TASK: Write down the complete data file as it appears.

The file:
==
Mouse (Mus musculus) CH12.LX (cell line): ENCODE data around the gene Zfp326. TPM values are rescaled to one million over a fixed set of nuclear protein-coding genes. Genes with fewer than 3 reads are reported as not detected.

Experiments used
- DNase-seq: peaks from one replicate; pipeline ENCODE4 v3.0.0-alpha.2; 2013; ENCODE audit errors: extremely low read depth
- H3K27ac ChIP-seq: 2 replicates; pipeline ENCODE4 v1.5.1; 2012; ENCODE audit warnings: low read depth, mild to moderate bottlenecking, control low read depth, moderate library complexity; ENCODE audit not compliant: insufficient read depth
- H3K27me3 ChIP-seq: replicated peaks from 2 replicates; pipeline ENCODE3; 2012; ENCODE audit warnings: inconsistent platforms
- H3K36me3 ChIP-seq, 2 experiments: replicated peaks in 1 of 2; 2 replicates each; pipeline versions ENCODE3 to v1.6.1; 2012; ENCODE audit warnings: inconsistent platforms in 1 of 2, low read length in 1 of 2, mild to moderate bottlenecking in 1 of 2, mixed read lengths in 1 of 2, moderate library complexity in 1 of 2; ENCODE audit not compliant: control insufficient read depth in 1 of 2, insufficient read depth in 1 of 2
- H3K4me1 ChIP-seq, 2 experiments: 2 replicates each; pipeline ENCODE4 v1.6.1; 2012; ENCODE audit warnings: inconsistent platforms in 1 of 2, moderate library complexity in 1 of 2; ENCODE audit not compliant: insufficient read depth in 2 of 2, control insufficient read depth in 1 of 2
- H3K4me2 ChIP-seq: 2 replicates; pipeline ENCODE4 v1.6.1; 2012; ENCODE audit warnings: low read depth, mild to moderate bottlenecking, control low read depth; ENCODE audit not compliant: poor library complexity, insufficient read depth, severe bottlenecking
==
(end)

Mouse (Mus musculus) CH12.LX (cell line): ENCODE data around the gene Zfp326. TPM values are rescaled to one million over a fixed set of nuclear protein-coding genes. Genes with fewer than 3 reads are reported as not detected.

Experiments used
- DNase-seq: peaks from one replicate; pipeline ENCODE4 v3.0.0-alpha.2; 2013; ENCODE audit errors: extremely low read depth
- H3K27ac ChIP-seq: 2 replicates; pipeline ENCODE4 v1.5.1; 2012; ENCODE audit warnings: low read depth, mild to moderate bottlenecking, control low read depth, moderate library complexity; ENCODE audit not compliant: insufficient read depth
- H3K27me3 ChIP-seq: replicated peaks from 2 replicates; pipeline ENCODE3; 2012; ENCODE audit warnings: inconsistent platforms
- H3K36me3 ChIP-seq, 2 experiments: replicated peaks in 1 of 2; 2 replicates each; pipeline versions ENCODE3 to v1.6.1; 2012; ENCODE audit warnings: inconsistent platforms in 1 of 2, low read length in 1 of 2, mild to moderate bottlenecking in 1 of 2, mixed read lengths in 1 of 2, moderate library complexity in 1 of 2; ENCODE audit not compliant: control insufficient read depth in 1 of 2, insufficient read depth in 1 of 2
- H3K4me1 ChIP-seq, 2 experiments: 2 replicates each; pipeline ENCODE4 v1.6.1; 2012; ENCODE audit warnings: inconsistent platforms in 1 of 2, moderate library complexity in 1 of 2; ENCODE audit not compliant: insufficient read depth in 2 of 2, control insufficient read depth in 1 of 2
- H3K4me2 ChIP-seq: 2 replicates; pipeline ENCODE4 v1.6.1; 2012; ENCODE audit warnings: low read depth, mild to moderate bottlenecking, control low read depth; ENCODE audit not compliant: poor library complexity, insufficient read depth, severe bottlenecking